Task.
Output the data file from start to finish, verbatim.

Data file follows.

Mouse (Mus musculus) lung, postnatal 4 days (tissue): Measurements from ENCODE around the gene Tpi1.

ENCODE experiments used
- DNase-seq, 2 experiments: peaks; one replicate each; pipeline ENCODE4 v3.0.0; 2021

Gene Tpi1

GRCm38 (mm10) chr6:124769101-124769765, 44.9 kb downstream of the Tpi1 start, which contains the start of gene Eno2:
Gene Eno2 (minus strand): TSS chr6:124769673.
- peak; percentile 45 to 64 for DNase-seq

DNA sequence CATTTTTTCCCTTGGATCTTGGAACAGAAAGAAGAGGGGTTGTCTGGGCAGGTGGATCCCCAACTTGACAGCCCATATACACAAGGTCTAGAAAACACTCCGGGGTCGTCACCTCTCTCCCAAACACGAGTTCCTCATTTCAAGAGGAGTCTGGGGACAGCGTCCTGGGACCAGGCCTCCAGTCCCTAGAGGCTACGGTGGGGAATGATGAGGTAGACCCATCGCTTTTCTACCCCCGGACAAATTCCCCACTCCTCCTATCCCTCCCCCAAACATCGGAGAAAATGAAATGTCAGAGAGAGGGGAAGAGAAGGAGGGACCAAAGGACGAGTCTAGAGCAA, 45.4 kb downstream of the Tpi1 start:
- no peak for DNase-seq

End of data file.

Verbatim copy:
Mouse (Mus musculus) lung, postnatal 4 days (tissue): Measurements from ENCODE around the gene Tpi1.

ENCODE experiments used
- DNase-seq, 2 experiments: peaks; one replicate each; pipeline ENCODE4 v3.0.0; 2021

Gene Tpi1

GRCm38 (mm10) chr6:124769101-124769765, 44.9 kb downstream of the Tpi1 start, which contains the start of gene Eno2:
Gene Eno2 (minus strand): TSS chr6:124769673.
- peak; percentile 45 to 64 for DNase-seq

DNA sequence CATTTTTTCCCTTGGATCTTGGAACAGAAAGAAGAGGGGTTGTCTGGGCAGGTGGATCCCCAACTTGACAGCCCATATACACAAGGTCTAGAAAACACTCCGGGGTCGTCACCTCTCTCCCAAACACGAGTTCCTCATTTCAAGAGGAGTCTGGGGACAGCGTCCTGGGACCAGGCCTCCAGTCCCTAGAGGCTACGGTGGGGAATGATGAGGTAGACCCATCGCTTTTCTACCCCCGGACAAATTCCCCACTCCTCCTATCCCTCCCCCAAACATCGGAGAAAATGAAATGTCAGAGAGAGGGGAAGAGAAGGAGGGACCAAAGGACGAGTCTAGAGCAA, 45.4 kb downstream of the Tpi1 start:
- no peak for DNase-seq